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Morel season, here and gone

Posted: June 17, 2013 - 9:58pm  |  Updated: June 17, 2013 - 10:02pm
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Soldotna resident Kenny Bingaman holds a few of the black morels harvested from his yard Monday The traditionally wild mushrooms have appeared in his yard for the last few seasons.
Soldotna resident Kenny Bingaman holds a few of the black morels harvested from his yard Monday The traditionally wild mushrooms have appeared in his yard for the last few seasons.

Morchella Esculenta doesn’t ring out as something tasty enough to fetch more than $350 per pound dried, but call them “hickory chickens” and mouths will water.

Black morels are considered to be among the tastiest of the edible mushrooms on Earth and, for some, they rank up there with the best cuts of red meat.

In Alaska morels are mostly found in conifer and hardwood forested areas that have recently burned, but for the last three years Soldotna resident Kenny Bingaman has found them growing in his yard.

“I don’t know where they came from,” he said, while wondering if others in town have found them growing in yards. “They can’t just be at my house.”

Though he’s not sure of how the morel-growing mycelia germinated in his yard, Bingaman knows exactly what to do with them. Lightly butter and fry them, sliced. Once and a while stewed with caribou meat, carrots and onions.

A big, big fan of morels prior to their arrival at his home, Bingaman has gone as far as Tok, in the past, to hunt for them in the remnants of forest fires. That area once drew commercial mushroom hunters by the hundreds.

About 50 each year pop up in Bingaman’s yard and would normally last about two weeks — if he didn’t eat them. Bingaman’s advice for other Kenai Peninsula residents that find the mushroom in their yard this week is water them well the night before you harvest them. More will pop up. Don’t use city water, nothing with chlorine in it, he said.

Bingaman planned to eat his yard harvest Monday night after lightly frying them in butter, but only after waiting for his wife Tina to come home and join him for the feast.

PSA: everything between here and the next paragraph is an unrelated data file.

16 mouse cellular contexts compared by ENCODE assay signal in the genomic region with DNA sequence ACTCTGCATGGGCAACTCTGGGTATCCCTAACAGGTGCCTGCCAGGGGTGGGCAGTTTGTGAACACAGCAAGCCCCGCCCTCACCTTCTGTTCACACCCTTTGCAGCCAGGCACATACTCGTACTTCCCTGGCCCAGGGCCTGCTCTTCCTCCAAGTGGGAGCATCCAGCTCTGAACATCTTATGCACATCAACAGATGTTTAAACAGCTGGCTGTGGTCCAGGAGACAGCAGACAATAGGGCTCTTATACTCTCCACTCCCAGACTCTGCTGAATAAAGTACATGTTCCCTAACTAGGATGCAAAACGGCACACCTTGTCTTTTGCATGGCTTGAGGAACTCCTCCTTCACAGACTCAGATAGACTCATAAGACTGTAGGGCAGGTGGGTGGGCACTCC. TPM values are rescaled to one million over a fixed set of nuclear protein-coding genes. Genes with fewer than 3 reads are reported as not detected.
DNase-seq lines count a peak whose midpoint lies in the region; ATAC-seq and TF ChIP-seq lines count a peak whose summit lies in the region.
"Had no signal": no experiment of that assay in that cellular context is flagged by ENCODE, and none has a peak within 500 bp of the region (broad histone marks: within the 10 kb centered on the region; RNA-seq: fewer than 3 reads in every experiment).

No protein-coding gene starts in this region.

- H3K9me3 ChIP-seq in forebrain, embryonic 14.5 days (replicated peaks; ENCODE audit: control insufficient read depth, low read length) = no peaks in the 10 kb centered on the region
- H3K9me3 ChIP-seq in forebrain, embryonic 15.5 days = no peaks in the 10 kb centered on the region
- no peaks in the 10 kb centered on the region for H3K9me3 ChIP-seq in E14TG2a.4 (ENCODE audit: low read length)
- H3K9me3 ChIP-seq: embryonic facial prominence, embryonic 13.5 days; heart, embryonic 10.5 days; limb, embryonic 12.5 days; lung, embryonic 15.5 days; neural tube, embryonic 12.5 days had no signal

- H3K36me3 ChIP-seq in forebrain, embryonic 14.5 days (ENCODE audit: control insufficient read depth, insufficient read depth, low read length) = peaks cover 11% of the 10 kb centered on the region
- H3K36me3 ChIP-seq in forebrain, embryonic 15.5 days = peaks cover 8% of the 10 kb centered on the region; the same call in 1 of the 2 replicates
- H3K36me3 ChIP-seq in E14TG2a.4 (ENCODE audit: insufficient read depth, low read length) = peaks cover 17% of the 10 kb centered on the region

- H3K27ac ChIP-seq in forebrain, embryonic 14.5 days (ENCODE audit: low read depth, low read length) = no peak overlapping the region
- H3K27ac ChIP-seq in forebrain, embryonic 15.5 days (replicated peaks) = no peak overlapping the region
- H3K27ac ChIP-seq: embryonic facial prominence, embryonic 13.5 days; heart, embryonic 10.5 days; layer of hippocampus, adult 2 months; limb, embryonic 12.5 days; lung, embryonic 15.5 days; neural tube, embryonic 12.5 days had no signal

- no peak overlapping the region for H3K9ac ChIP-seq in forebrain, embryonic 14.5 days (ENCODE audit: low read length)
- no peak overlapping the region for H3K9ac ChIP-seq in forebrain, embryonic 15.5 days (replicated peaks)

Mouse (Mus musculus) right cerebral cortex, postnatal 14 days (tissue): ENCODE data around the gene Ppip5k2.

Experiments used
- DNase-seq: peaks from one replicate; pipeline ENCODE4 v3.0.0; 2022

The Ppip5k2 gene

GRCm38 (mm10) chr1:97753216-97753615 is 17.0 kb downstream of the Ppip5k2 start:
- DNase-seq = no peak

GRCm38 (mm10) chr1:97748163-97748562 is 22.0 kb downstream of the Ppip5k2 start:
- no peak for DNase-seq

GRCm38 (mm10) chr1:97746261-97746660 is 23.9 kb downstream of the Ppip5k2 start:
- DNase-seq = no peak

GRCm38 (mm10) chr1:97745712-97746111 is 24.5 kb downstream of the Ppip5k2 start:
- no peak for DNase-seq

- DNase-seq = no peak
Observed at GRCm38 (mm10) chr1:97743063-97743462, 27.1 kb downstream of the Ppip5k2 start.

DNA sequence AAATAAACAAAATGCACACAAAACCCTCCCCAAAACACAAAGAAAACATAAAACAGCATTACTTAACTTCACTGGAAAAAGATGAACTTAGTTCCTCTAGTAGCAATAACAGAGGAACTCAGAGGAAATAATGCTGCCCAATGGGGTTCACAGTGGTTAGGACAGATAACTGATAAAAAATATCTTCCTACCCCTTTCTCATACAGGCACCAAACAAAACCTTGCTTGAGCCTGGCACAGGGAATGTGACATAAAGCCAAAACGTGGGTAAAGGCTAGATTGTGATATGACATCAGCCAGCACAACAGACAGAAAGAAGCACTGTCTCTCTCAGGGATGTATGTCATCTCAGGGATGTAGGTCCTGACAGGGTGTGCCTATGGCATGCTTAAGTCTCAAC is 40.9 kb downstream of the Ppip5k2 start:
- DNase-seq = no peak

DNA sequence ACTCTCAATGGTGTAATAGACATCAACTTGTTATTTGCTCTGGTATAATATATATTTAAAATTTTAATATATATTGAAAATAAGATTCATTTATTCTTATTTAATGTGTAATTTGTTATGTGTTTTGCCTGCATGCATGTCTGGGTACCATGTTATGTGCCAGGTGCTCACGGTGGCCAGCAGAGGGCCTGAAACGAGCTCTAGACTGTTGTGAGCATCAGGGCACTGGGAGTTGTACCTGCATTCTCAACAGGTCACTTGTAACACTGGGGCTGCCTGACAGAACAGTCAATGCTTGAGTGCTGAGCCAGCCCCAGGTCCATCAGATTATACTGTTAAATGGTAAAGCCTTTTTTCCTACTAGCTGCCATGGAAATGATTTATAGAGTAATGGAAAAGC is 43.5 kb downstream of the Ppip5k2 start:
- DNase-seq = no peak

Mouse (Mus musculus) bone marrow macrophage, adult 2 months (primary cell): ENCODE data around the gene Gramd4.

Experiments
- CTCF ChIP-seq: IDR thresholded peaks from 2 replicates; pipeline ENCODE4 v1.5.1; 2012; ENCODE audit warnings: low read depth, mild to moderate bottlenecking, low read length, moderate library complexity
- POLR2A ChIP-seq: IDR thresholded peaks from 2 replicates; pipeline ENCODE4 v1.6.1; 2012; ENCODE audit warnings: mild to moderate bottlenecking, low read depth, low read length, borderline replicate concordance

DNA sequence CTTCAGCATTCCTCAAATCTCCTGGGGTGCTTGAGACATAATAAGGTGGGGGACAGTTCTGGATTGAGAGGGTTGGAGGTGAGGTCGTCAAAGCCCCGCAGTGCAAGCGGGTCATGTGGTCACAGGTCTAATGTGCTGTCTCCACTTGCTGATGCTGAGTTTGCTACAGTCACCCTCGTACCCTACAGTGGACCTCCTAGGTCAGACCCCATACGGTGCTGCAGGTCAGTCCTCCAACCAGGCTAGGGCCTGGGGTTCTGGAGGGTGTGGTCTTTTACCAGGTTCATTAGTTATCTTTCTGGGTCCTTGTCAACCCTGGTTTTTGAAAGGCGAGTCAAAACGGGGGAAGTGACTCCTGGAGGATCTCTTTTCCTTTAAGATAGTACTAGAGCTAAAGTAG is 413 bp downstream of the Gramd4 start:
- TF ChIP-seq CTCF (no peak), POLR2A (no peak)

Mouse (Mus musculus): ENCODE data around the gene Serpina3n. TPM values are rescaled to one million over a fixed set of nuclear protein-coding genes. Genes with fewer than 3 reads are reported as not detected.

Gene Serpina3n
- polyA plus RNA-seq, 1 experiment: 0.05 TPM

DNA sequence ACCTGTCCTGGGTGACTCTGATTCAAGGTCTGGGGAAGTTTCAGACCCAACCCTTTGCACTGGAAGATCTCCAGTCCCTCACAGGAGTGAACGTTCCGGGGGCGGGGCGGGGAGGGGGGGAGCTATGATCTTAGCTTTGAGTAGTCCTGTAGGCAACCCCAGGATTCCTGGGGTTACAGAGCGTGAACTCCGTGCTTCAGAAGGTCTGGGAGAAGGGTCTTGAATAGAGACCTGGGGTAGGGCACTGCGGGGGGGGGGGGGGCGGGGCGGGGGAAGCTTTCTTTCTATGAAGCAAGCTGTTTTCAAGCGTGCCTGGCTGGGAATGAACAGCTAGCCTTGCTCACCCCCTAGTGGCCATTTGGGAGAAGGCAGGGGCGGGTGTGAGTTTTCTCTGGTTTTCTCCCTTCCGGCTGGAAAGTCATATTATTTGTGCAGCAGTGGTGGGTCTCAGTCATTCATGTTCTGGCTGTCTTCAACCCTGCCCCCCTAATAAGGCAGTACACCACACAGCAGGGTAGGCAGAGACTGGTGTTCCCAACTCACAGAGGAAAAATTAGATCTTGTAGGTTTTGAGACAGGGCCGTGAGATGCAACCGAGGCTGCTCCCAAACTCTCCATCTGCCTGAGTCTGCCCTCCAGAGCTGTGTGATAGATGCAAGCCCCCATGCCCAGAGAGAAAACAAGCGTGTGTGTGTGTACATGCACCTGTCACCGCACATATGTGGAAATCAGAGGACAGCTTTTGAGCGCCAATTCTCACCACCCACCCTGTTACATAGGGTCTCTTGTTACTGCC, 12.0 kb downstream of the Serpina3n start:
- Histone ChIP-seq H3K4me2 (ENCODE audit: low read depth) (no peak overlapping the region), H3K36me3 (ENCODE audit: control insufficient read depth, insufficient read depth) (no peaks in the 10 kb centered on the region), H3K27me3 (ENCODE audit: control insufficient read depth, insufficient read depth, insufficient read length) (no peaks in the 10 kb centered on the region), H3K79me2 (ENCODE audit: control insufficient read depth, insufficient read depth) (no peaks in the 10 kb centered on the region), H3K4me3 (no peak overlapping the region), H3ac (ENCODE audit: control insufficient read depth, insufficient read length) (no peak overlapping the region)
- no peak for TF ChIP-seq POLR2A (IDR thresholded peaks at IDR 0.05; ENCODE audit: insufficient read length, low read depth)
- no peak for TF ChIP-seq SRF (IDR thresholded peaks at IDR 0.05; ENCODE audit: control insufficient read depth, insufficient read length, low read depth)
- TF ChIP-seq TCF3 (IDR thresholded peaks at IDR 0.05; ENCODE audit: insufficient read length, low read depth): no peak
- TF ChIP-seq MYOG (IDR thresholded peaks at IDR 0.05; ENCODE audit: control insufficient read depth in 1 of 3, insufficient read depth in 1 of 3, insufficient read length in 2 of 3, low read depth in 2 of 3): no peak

It’s a little bit late for Bingaman’s crop, but the University of Alaska Fairbanks Cooperative Extension Service says that when air temperatures reach the mid-60s with overnight lows reaching 45 degrees, conditions are good for morels.

According to the Kenai Peninsula Mycological Society local morel hunters look in the burned areas of Caribou Hills and Skilak Lake. Bingaman said he’s had past luck around Tustumena Lake as well.

While the mushroom is delicious enough to fetch hundreds of dollars per pound, someone new to hunting morels should consider a few things; false morels — a morel lookalike that some also consider delicious — can be fatal and you should not eat the real ones raw. Morels contain a small amount of toxin that dissipates when cooked. To differentiate between morels and their potentially deadly doppelganger, unexperienced hunters should consult field guides or go with more experienced mushroomers.

Reach Greg Skinner at greg.skinner@peninsulaclarion.com.

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kenai123
1312
Points
kenai123 06/18/13 - 10:50 am
2
2
hunt mushrooms instead of salmon...

Yeah maybe instead of hunting salmon we can all just start hunting morel mushrooms! Oh no, if we do that then the state will feel forced to try to somehow "manage them"... That would be "the official history" of our mushrooms, just like our salmon.

I am hearing that our ADF&G now wants to TOTALLY close down the Kenai River to even hook & release fishing because of low returns. I wonder if our glorious ADF&G is also considering the brutal commercial gill nets which have been active since about June 9th, down around Kodiak? How many thousands of kings which would normally be headed for the Kenai & Kasilof Rivers, are even now being commercially processed while our beloved ADF&G now eagerly moves to close down a Kenai minor hook and release sport fishery? Can anyone hear the Kodiak industrial salmon processors busy grinding up our northern bound kings? Don't worry about it ADF&G, they are only the last of their kind on the Kenai. Just because our kings have to slide by Kodiak to get to the Kenai is no reason for the ADF&G to become concerned...

Even our ADF&G own numbers show that a maximum hook & release sport fishery on the Kenai River could only accidentally kill a couple hundred kings. Since there is only about a dozen people per day even fishing the Kenai right now, that couple hundred is no doubt about 10% of that. So our ADF&G wants to shut-down a sport fishery for accidentally killing maybe 10 - 20 kings while allowing a Kodiak commercial fishery to accidentally kill thousands at the same time? This is what we call proper fisheries management? Wow, I guess that is how you manage a sport fishery "into oblivion". So that is where our morel mushrooms would go if we had the state manage them. Shusss...I guess we shouldn't let the state know that we have morel mushrooms or they may want to also go manage them "into the ground". Hey maybe we could get the state to try to manage our mosquitoes?

http://peninsulaclarion.com/news/2013-06-17

beaverlooper
3072
Points
beaverlooper 06/18/13 - 01:10 pm
2
1
Want some cheese?

Want some cheese with that whine there 123?

radiokenai
562
Points
radiokenai 06/18/13 - 01:17 pm
0
0
Kenai 123
Unpublished

Boo-hoo-hoo :-*

That is what happens when guides and tourist overfish a river for a particular species....it gets closed down!

This should have been done 5+ years ago...

robert white
378
Points
robert white 06/18/13 - 03:21 pm
0
0
kenai123

call Mark Begich, he needs a vote!

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